Fruits and Vegetables: Beyond Bananas and Broccoli

Are you eating enough fruits and vegetables? According to the US Department of Agriculture’s food pyramid, adults should eat at least 2 cups of fruit and 3 cups of vegetables per day, whether steamed, cooked, or raw. Maybe you have trouble with this aspect of healthy eating because you think plants are boring, but there’s more to fruit than apples and bananas, and more to vegetables than broccoli and Brussels sprouts. Read on for some fresh fruit ideas and vegetable tips.

How do you tell if produce is fresh to begin with? Indications vary from plant to plant, but in general, trust your senses of sight and touch. The color should be even, with no spots of brown, black, or white. The fruit should be firm to the touch all over (though some fruits can have a little give, like peaches), and vegetables should be crisp enough to snap instead of bend when you apply pressure. You can’t go around breaking bundles of asparagus over your knee in the store, obviously, but you can discreetly wiggle the tip of a stalk to feel how firm the resistance is.

Don’t be afraid to keep trying unfamiliar produce. Maybe you think you don’t like vegetables, but have you tried all the fruits and vegetables there are to try? Try a persimmon (a fruit that looks like an orange tomato) cut in slices on squares of low-fat cheese. Try some kale (a leafy vegetable that tastes like red lettuce), sauteed and sprinkled with a few drops of roasted sesame oil. A lot of big grocery stores carry fruits and vegetables that were hard to find outside of specialty shops even twenty years ago, and you might be surprised to find that you love the crisp, mild flavor of an Asian pear, or even the texture of a cold seaweed salad!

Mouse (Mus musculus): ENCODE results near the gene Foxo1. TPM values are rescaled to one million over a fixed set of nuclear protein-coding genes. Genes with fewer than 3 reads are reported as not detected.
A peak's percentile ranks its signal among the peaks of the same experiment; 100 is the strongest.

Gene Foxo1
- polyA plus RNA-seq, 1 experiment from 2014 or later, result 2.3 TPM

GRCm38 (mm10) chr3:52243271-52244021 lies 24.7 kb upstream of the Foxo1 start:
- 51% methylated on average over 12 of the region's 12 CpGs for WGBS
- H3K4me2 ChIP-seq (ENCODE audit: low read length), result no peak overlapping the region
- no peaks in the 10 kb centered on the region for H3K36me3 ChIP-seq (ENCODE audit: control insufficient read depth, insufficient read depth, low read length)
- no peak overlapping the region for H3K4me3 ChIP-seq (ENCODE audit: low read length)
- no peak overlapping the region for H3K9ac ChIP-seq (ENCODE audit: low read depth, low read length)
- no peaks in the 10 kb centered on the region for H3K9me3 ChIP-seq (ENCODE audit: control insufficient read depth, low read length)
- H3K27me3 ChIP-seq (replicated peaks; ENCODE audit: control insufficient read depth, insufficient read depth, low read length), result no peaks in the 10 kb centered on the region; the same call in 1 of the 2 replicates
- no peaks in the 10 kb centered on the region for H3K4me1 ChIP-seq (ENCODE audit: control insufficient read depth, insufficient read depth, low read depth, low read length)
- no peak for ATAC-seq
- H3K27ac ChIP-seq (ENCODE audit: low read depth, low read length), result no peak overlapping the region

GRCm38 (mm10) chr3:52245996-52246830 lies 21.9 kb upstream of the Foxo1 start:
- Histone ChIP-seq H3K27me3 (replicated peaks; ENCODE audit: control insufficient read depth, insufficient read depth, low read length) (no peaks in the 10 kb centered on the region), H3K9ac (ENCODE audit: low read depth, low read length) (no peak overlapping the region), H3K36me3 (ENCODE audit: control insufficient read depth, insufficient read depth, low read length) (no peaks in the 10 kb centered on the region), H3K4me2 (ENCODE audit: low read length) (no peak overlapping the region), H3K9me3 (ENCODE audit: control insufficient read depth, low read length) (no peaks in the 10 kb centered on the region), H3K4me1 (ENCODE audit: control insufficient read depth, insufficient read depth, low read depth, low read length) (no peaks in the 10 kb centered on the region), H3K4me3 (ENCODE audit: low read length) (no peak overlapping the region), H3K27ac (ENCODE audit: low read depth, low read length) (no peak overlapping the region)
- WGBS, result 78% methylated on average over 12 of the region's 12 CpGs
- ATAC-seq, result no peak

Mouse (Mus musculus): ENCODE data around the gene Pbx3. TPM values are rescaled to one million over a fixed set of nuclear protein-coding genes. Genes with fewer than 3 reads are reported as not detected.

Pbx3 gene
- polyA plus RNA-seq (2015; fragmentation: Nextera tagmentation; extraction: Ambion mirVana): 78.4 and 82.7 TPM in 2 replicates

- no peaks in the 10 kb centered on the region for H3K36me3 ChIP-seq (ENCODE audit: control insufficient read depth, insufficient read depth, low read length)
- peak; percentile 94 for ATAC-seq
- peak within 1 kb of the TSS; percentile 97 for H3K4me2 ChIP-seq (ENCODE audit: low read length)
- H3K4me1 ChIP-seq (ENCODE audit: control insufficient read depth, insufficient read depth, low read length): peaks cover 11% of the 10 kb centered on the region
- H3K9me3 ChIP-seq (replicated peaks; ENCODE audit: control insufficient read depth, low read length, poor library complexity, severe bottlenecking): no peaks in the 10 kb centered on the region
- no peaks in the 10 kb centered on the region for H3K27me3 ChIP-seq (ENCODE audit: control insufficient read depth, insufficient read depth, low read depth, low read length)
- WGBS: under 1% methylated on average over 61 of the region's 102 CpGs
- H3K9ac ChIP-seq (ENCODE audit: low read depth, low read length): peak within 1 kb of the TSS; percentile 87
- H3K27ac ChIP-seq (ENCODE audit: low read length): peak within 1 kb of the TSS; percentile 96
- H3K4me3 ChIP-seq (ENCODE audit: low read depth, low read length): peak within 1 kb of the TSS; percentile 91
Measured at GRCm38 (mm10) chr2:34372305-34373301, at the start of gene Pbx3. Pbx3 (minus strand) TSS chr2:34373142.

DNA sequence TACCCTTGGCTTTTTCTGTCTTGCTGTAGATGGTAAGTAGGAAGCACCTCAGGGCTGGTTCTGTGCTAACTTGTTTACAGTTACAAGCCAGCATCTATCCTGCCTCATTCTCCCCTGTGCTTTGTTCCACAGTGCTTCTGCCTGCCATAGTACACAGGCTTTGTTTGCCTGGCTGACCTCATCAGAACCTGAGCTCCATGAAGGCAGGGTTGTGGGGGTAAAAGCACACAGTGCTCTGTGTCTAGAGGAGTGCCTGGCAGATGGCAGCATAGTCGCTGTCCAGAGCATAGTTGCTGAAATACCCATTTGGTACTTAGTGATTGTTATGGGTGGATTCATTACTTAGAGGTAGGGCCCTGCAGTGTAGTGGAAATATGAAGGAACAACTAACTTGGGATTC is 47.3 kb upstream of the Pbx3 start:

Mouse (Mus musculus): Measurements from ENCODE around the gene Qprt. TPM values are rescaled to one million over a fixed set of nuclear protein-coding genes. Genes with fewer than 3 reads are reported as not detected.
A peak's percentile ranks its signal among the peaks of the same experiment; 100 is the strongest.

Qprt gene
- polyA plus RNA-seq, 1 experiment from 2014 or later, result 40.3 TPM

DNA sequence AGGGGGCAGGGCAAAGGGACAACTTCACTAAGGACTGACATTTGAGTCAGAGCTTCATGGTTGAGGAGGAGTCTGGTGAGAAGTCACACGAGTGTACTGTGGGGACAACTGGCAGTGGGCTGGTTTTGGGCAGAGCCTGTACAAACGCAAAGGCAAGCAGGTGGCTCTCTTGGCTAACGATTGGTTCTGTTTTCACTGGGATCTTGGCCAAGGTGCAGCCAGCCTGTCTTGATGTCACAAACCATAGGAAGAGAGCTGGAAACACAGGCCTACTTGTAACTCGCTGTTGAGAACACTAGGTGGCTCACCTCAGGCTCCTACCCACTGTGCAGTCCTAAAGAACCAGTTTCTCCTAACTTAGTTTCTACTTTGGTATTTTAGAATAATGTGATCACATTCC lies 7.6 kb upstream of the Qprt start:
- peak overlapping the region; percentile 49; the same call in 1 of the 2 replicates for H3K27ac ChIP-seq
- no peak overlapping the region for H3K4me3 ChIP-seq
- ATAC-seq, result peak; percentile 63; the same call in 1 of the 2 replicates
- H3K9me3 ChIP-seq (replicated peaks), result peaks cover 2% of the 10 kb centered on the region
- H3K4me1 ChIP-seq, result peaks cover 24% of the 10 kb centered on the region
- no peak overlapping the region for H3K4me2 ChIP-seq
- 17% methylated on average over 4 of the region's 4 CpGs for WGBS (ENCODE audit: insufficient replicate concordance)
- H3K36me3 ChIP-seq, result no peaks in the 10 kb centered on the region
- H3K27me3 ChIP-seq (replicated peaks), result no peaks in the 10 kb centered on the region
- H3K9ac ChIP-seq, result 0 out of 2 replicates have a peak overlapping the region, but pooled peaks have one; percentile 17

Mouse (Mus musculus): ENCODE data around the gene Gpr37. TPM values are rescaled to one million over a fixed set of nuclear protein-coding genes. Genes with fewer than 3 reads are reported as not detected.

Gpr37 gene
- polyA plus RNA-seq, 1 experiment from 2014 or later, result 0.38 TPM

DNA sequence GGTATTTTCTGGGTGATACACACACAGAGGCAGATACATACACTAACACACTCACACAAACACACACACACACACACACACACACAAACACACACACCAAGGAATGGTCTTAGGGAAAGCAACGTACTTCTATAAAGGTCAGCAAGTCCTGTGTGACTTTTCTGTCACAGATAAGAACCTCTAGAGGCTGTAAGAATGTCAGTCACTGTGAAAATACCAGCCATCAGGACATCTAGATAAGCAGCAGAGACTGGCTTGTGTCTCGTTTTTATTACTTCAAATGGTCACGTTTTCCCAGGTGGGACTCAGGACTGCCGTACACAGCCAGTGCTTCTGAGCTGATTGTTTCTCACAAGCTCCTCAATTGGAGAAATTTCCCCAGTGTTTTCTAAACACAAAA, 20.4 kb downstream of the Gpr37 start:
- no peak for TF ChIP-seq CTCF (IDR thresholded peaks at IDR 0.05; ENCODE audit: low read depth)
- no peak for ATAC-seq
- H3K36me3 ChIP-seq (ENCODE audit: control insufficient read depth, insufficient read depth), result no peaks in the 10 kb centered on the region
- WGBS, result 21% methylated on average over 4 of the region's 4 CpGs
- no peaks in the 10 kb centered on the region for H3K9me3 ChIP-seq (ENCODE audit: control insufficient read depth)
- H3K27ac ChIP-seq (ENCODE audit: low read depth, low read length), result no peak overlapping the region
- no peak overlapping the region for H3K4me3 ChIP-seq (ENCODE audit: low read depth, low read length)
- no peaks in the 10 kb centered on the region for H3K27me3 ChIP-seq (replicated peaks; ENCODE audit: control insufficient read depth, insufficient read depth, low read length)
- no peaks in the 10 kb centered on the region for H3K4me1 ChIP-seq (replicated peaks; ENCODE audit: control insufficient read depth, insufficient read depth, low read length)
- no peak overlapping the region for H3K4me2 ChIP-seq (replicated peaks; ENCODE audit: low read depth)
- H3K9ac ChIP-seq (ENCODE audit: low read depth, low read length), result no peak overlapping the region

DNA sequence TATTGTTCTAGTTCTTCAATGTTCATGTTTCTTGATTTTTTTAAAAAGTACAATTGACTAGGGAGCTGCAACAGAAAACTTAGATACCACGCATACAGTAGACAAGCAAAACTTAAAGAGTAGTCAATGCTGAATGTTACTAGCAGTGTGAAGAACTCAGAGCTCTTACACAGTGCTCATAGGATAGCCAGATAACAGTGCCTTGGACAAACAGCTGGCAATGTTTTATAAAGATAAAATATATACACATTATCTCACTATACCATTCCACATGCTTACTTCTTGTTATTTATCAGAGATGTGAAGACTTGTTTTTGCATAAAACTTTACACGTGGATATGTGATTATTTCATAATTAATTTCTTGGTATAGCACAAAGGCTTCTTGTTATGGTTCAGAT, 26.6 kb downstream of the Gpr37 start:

Try joining a CSA, or “Community Supported Agriculture” club, where a seasonal membership fee paid to a local farmer entitles you to weekly deliveries of the farm’s harvest.  To find a CSA near you, check out this online CSA finder from Local Harvest.  (If there are no CSAs near you, get your produce at a local farmers’ market.) Locally grown fruits and vegetables are often fresher and cheaper, because they don’t come burdened with the extra time and expense it takes them to be shipped from out of state. If you join a CSA, the assortment of vegetables is often chosen for you, which helps encourage you to try new things you might not otherwise think of. And at farmers’ markets, you can often get especially great deals on produce that’s in season. Plus, when you shop locally, it directly supports nearby farms and small businesses, which is good for the local economy.

How to cook your vegetables depends on the plant, but most vegetables can be simply steamed in the microwave. Cut up your vegetable, put it in a microwave-safe bowl, add a little water (maybe half an inch), and put a cover over the bowl so a little crack shows. Cooked vegetables should be firm but not crisp, and easy to cut with a knife (but hard to cut with a fork). Most steamed vegetables have delicate, subtle flavors on their own, which makes them ideal to pair with or add to other dishes.

But be sure to eat some of your veggies raw. Raw food, especially fruits and vegetables, has certain benefits that cooked food doesn’t. First, raw food takes longer to eat and digest, meaning that you’re more likely to feel satisfied with less. And the extra fiber in raw fruits and veggies means there are fewer calories in every bite, too. Second, raw fruits and vegetables are faster to prepare—just rinse, maybe peel or cut, and you’re ready to dig in. Third, buying raw vegetables and fruit, as opposed to frozen or canned, means you eat less of the food additives found in packaged food, like all that extra sodium or artificial  preservatives. You even throw away less packaging, which is better for the whole environment, and not just your own body.

Eating fruits and vegetables is an essential part of healthy eating habits. And with the right approach, it can be the most exciting part. As intimidating as a raw, whole pineapple can appear (and as messy as it can be trying to cut it up properly!), once you’ve tasted it fresh, canned pineapple will never compare. So throw caution to the wind and buy that mango (or taro, whatever that is). You could be pleasantly surprised!

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